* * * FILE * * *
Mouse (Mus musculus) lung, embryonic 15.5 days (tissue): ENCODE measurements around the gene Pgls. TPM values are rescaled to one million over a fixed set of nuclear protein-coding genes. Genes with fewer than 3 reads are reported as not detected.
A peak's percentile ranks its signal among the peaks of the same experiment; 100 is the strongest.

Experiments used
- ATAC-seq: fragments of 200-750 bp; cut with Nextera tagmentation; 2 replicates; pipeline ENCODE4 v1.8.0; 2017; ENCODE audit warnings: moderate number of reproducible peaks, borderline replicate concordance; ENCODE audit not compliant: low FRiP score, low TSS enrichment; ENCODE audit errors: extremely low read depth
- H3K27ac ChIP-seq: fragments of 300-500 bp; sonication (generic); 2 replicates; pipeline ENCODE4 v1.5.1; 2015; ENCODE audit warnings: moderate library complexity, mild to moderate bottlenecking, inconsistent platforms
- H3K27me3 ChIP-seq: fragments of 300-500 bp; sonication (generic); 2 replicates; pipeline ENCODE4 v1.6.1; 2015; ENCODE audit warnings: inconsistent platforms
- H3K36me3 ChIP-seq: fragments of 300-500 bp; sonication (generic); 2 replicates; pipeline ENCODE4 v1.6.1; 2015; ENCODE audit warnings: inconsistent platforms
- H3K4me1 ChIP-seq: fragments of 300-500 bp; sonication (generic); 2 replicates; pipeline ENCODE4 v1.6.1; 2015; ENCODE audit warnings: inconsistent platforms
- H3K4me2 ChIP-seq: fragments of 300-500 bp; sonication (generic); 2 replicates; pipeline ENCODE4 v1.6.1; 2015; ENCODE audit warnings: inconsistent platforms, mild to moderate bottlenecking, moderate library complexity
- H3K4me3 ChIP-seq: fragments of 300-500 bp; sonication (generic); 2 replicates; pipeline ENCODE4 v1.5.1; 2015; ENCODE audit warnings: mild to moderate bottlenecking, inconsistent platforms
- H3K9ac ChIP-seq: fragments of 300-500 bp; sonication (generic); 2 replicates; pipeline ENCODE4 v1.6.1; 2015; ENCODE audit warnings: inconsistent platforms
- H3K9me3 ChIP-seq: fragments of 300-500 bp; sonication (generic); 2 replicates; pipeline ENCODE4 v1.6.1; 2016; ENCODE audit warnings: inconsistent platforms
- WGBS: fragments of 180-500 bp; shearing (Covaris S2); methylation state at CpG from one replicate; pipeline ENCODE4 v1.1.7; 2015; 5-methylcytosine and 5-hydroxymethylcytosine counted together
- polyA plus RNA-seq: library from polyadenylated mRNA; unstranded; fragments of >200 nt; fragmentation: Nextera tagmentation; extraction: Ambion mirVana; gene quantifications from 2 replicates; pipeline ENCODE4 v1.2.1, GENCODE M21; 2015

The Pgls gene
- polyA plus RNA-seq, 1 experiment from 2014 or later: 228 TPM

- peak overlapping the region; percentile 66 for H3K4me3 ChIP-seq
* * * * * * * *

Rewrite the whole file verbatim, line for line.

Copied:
Mouse (Mus musculus) lung, embryonic 15.5 days (tissue): ENCODE measurements around the gene Pgls. TPM values are rescaled to one million over a fixed set of nuclear protein-coding genes. Genes with fewer than 3 reads are reported as not detected.
A peak's percentile ranks its signal among the peaks of the same experiment; 100 is the strongest.

Experiments used
- ATAC-seq: fragments of 200-750 bp; cut with Nextera tagmentation; 2 replicates; pipeline ENCODE4 v1.8.0; 2017; ENCODE audit warnings: moderate number of reproducible peaks, borderline replicate concordance; ENCODE audit not compliant: low FRiP score, low TSS enrichment; ENCODE audit errors: extremely low read depth
- H3K27ac ChIP-seq: fragments of 300-500 bp; sonication (generic); 2 replicates; pipeline ENCODE4 v1.5.1; 2015; ENCODE audit warnings: moderate library complexity, mild to moderate bottlenecking, inconsistent platforms
- H3K27me3 ChIP-seq: fragments of 300-500 bp; sonication (generic); 2 replicates; pipeline ENCODE4 v1.6.1; 2015; ENCODE audit warnings: inconsistent platforms
- H3K36me3 ChIP-seq: fragments of 300-500 bp; sonication (generic); 2 replicates; pipeline ENCODE4 v1.6.1; 2015; ENCODE audit warnings: inconsistent platforms
- H3K4me1 ChIP-seq: fragments of 300-500 bp; sonication (generic); 2 replicates; pipeline ENCODE4 v1.6.1; 2015; ENCODE audit warnings: inconsistent platforms
- H3K4me2 ChIP-seq: fragments of 300-500 bp; sonication (generic); 2 replicates; pipeline ENCODE4 v1.6.1; 2015; ENCODE audit warnings: inconsistent platforms, mild to moderate bottlenecking, moderate library complexity
- H3K4me3 ChIP-seq: fragments of 300-500 bp; sonication (generic); 2 replicates; pipeline ENCODE4 v1.5.1; 2015; ENCODE audit warnings: mild to moderate bottlenecking, inconsistent platforms
- H3K9ac ChIP-seq: fragments of 300-500 bp; sonication (generic); 2 replicates; pipeline ENCODE4 v1.6.1; 2015; ENCODE audit warnings: inconsistent platforms
- H3K9me3 ChIP-seq: fragments of 300-500 bp; sonication (generic); 2 replicates; pipeline ENCODE4 v1.6.1; 2016; ENCODE audit warnings: inconsistent platforms
- WGBS: fragments of 180-500 bp; shearing (Covaris S2); methylation state at CpG from one replicate; pipeline ENCODE4 v1.1.7; 2015; 5-methylcytosine and 5-hydroxymethylcytosine counted together
- polyA plus RNA-seq: library from polyadenylated mRNA; unstranded; fragments of >200 nt; fragmentation: Nextera tagmentation; extraction: Ambion mirVana; gene quantifications from 2 replicates; pipeline ENCODE4 v1.2.1, GENCODE M21; 2015

The Pgls gene
- polyA plus RNA-seq, 1 experiment from 2014 or later: 228 TPM

- peak overlapping the region; percentile 66 for H3K4me3 ChIP-seq